Every one working was just soaked.
Some of the other trucks.
 Moving closer to watch the start of the big tent.

 We would work our way around the big-top as each side pole went up.
 Wind and rain, and lots of fun.
 This is the performers food truck.

 The guy in the green rain coat would end up also being one of the two guys performing music during the show. He played the trumpet and world the sound machine.
 Performers entrance going up.
 In out of the rain and wind. (We were invited).
 Looking out at the rain.
 This is the guy who invited us in.
 So we stayed till the big-top was up. Weather and gravel kept them from using the elephants to raise it. But we still got to see the whole process.
 It was still raining, and we had a few hours till show time. . . so . . . we headed to the cabin to dry out and get a snack and do a little art work.
 About three o'clock we headed back.
We were the first ones, again.
 Ladies and Gentlemen, the Kelly Miller Circus.
 Daughter always makes friends.

Here waiting to ride the elephant.
 "You want me to go up there!"
 Here we go.

 Wave and say "peanuts!".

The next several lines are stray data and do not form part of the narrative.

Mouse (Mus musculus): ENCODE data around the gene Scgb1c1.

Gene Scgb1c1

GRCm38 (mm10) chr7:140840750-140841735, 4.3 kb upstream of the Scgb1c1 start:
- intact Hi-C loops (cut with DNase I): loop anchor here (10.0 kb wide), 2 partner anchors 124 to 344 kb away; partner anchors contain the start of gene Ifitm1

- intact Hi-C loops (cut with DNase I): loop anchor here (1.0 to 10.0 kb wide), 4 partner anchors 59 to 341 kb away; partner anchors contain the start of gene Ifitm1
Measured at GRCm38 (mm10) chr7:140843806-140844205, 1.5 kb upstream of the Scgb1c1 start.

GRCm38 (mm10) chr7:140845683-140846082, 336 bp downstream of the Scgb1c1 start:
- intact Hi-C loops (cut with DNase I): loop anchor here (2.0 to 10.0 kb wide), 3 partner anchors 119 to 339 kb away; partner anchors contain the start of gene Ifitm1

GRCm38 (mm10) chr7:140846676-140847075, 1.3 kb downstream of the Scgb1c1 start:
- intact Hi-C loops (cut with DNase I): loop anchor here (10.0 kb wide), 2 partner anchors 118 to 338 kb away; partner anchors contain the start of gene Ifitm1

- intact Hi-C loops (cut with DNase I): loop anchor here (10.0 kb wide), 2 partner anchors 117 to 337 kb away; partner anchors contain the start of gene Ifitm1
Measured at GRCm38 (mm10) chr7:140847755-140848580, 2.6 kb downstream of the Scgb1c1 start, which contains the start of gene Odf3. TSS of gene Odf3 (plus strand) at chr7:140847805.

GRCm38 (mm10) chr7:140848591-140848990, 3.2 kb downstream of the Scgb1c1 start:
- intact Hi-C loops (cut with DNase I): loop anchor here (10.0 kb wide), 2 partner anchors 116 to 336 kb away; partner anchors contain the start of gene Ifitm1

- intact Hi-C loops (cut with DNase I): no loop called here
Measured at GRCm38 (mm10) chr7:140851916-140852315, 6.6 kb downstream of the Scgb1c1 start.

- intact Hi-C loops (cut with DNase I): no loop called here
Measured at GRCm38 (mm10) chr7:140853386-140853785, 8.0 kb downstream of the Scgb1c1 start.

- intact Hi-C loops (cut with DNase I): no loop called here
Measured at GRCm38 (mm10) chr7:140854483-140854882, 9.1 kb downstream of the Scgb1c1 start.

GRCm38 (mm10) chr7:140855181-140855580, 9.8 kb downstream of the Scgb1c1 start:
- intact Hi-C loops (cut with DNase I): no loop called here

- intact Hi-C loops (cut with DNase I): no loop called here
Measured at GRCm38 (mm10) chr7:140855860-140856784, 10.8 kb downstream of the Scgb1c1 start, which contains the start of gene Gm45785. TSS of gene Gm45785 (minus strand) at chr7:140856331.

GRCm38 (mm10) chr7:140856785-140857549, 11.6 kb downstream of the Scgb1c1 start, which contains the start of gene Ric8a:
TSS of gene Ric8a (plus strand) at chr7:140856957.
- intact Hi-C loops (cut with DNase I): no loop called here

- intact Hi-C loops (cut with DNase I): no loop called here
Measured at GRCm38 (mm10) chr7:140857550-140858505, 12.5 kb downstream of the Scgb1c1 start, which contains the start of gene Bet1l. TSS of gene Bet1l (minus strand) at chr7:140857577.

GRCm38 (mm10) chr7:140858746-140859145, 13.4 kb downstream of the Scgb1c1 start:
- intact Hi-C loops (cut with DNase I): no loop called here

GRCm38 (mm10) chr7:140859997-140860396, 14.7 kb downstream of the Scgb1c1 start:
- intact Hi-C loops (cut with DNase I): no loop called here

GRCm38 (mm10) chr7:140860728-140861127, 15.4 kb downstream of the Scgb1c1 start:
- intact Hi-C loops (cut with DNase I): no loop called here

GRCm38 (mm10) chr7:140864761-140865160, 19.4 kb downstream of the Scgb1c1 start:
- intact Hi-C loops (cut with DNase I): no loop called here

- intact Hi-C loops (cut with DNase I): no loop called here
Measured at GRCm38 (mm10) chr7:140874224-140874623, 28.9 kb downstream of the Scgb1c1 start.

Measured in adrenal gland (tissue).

And of course the camels needed some attention.
 This guy would later perform as "The Human Volcano!", doing a fire act during the show.

 And of course the ponies.
 New friends.
Well it sure did look different than when our mooring started.
Bleachers all around.
For two dollars extra you could get front row seats.
We did.


 The performers entrance at show time.
 The man who had invited us in out of the rain was also the ring master.
 Front row near the tigers.
 Although it is not real clear, the gal middle left on the green ribbon was our tour guide earlier in the day. Now, through, several acts, she was the featured high wire act.
 Camel taxi now show camel.
As was our elephant.
We sat throughout the show watching works under the big-top and recognized them for roustabouts set up the circus.
One minute driving in big tent pegs, later selling you cotton-candy.
Not an easy life. Working all day.

But if you want to experience the circus you have to get there early.

Saturday, September 27, 2014

Sepia Sat. Contribution